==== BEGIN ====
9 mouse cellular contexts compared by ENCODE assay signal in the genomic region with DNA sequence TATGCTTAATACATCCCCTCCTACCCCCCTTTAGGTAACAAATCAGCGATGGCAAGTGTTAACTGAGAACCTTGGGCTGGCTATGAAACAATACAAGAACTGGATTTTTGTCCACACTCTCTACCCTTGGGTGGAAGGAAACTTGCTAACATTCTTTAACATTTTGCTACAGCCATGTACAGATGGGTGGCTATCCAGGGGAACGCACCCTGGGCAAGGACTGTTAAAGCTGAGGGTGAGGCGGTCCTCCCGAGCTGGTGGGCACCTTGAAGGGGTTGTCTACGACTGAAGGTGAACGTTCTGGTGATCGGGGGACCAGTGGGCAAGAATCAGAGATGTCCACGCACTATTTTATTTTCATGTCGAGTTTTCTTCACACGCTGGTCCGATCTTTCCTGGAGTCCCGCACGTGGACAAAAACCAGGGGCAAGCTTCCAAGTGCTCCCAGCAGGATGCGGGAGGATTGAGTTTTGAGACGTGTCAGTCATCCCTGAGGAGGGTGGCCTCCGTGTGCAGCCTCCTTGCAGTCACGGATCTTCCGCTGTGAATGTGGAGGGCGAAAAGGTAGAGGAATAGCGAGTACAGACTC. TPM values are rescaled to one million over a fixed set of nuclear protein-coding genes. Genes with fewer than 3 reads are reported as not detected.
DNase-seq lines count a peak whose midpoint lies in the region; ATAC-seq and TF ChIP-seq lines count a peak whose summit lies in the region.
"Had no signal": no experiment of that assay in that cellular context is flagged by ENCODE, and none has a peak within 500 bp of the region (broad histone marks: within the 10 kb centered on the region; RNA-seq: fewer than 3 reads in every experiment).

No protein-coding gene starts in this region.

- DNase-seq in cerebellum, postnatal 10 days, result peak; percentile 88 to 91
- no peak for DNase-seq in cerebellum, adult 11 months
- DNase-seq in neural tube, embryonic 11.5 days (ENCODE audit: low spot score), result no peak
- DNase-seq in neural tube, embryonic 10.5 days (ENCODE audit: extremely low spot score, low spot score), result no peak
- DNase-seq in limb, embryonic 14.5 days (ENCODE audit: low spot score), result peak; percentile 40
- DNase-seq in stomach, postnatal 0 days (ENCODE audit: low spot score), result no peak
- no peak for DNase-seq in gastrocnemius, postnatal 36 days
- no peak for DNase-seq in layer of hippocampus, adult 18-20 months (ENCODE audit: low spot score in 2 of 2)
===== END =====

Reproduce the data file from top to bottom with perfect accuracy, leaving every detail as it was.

9 mouse cellular contexts compared by ENCODE assay signal in the genomic region with DNA sequence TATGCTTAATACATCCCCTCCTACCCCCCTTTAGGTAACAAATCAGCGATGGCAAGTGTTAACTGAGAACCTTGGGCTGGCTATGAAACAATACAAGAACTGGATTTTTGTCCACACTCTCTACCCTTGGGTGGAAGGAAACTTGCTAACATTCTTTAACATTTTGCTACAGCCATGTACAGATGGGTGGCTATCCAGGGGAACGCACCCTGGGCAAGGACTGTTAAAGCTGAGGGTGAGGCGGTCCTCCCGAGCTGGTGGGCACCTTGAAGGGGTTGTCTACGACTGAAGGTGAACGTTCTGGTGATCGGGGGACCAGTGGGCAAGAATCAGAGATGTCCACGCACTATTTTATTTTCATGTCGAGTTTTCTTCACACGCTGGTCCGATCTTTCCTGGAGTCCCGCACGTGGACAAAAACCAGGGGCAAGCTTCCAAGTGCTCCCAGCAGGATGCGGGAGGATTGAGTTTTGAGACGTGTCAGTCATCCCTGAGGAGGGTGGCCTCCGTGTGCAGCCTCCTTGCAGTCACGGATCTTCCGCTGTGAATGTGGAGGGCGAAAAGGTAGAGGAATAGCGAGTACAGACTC. TPM values are rescaled to one million over a fixed set of nuclear protein-coding genes. Genes with fewer than 3 reads are reported as not detected.
DNase-seq lines count a peak whose midpoint lies in the region; ATAC-seq and TF ChIP-seq lines count a peak whose summit lies in the region.
"Had no signal": no experiment of that assay in that cellular context is flagged by ENCODE, and none has a peak within 500 bp of the region (broad histone marks: within the 10 kb centered on the region; RNA-seq: fewer than 3 reads in every experiment).

No protein-coding gene starts in this region.

- DNase-seq in cerebellum, postnatal 10 days, result peak; percentile 88 to 91
- no peak for DNase-seq in cerebellum, adult 11 months
- DNase-seq in neural tube, embryonic 11.5 days (ENCODE audit: low spot score), result no peak
- DNase-seq in neural tube, embryonic 10.5 days (ENCODE audit: extremely low spot score, low spot score), result no peak
- DNase-seq in limb, embryonic 14.5 days (ENCODE audit: low spot score), result peak; percentile 40
- DNase-seq in stomach, postnatal 0 days (ENCODE audit: low spot score), result no peak
- no peak for DNase-seq in gastrocnemius, postnatal 36 days
- no peak for DNase-seq in layer of hippocampus, adult 18-20 months (ENCODE audit: low spot score in 2 of 2)